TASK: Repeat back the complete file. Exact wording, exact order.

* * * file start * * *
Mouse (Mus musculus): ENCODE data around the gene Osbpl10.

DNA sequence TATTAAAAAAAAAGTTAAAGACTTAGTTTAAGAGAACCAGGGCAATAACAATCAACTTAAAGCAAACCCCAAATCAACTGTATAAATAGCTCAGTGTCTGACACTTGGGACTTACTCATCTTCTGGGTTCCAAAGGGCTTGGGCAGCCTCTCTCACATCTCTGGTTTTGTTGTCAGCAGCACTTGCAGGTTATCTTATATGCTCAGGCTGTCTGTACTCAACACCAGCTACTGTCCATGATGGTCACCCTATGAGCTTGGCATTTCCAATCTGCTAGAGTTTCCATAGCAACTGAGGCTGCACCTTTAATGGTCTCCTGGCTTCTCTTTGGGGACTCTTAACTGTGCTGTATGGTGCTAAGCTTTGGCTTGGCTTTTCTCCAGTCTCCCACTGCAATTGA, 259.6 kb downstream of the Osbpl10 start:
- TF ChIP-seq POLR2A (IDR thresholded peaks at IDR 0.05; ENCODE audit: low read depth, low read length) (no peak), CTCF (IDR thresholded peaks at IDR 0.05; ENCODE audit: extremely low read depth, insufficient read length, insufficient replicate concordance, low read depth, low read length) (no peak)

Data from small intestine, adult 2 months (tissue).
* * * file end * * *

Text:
Mouse (Mus musculus): ENCODE data around the gene Osbpl10.

DNA sequence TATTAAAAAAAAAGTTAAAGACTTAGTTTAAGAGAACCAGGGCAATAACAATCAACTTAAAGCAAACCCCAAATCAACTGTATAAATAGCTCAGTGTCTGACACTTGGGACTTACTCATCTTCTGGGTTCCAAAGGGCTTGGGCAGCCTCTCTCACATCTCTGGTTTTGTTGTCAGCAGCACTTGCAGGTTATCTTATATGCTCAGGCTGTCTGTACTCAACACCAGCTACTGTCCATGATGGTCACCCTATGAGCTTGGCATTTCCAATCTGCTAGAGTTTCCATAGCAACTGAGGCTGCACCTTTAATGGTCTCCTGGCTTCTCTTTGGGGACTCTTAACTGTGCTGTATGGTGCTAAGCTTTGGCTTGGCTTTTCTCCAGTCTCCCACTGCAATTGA, 259.6 kb downstream of the Osbpl10 start:
- TF ChIP-seq POLR2A (IDR thresholded peaks at IDR 0.05; ENCODE audit: low read depth, low read length) (no peak), CTCF (IDR thresholded peaks at IDR 0.05; ENCODE audit: extremely low read depth, insufficient read length, insufficient replicate concordance, low read depth, low read length) (no peak)

Data from small intestine, adult 2 months (tissue).